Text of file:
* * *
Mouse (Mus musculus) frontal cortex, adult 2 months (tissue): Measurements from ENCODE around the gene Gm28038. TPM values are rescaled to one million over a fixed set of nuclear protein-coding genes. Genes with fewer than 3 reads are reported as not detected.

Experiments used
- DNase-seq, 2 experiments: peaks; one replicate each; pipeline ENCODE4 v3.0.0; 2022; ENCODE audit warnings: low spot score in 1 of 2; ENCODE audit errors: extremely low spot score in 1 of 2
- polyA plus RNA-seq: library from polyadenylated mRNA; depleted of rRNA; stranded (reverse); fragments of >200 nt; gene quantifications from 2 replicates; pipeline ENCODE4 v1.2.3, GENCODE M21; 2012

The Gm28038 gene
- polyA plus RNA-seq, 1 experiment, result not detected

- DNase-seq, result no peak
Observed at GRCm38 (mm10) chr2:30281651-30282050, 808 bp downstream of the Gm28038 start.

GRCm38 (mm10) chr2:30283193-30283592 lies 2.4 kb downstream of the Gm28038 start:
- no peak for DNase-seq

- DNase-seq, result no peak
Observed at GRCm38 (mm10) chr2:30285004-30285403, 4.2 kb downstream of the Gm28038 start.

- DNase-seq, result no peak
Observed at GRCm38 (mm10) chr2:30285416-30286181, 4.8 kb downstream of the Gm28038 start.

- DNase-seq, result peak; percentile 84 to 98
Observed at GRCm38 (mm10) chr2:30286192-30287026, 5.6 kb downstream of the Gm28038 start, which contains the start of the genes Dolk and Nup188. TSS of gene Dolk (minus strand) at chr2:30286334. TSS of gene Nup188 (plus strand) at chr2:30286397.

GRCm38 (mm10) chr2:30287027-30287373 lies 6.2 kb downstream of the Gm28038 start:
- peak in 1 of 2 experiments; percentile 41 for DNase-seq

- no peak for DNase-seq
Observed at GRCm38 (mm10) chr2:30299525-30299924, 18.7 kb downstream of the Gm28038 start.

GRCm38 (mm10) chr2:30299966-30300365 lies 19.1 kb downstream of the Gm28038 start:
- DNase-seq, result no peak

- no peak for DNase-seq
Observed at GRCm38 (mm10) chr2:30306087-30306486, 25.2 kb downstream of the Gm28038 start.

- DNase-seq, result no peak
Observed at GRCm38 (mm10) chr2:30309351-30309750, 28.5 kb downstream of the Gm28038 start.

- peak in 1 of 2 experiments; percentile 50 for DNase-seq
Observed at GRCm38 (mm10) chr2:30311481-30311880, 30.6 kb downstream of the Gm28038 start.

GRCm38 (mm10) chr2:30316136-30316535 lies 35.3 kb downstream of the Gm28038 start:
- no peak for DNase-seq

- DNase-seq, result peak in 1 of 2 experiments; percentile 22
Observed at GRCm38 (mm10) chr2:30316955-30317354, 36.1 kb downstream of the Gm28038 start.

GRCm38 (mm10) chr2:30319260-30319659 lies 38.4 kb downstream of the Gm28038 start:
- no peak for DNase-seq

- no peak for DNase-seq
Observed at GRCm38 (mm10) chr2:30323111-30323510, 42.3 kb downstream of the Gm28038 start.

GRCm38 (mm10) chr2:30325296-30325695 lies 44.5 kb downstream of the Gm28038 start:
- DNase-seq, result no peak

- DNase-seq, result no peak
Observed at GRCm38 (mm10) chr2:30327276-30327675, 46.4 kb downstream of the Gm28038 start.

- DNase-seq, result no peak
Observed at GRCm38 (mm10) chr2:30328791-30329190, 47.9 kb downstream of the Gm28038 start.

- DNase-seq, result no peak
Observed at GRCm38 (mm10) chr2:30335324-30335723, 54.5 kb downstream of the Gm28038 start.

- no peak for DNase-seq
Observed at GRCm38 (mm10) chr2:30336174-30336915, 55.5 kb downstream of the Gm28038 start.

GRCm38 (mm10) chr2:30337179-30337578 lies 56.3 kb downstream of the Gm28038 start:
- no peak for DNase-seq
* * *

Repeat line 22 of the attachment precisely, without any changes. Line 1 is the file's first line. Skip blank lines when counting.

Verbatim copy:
- DNase-seq, result no peak